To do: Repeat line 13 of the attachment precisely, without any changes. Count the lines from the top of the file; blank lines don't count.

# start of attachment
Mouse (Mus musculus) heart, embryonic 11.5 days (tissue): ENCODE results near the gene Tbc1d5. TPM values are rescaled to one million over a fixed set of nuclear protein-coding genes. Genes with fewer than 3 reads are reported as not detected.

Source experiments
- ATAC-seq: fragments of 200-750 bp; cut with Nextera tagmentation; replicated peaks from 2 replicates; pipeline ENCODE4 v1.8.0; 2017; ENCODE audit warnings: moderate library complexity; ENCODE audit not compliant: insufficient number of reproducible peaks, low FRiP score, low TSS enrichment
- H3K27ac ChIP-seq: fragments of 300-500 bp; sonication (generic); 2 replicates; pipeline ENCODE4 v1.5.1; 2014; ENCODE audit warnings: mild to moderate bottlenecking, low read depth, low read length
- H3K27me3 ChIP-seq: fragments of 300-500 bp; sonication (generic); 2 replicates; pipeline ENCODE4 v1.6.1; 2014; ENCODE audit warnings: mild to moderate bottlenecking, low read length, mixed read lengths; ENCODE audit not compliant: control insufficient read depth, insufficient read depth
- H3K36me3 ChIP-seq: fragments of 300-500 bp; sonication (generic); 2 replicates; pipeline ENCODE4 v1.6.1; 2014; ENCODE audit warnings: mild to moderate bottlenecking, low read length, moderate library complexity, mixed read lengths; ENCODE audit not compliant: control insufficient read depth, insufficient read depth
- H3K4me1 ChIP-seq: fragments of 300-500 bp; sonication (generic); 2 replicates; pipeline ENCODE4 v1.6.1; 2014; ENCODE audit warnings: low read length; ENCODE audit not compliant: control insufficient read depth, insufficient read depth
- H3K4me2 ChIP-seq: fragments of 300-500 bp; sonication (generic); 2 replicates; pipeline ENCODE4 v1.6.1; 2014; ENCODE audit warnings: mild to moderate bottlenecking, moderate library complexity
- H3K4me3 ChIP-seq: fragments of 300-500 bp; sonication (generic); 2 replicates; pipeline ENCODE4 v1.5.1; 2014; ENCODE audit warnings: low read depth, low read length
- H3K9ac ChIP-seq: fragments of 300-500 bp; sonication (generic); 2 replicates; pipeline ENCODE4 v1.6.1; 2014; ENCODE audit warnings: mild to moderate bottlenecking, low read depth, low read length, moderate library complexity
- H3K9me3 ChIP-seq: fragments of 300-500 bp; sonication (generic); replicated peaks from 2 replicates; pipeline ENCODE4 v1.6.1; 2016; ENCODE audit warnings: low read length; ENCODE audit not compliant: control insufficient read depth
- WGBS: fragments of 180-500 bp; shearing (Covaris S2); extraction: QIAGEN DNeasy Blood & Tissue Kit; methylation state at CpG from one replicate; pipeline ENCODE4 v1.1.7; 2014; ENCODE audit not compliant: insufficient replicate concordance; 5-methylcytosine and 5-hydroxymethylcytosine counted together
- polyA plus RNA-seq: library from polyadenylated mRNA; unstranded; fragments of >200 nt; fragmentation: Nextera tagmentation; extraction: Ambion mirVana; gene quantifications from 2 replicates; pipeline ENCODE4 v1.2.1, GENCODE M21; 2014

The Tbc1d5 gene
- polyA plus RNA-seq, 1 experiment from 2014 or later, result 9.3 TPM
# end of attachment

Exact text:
- polyA plus RNA-seq: library from polyadenylated mRNA; unstranded; fragments of >200 nt; fragmentation: Nextera tagmentation; extraction: Ambion mirVana; gene quantifications from 2 replicates; pipeline ENCODE4 v1.2.1, GENCODE M21; 2014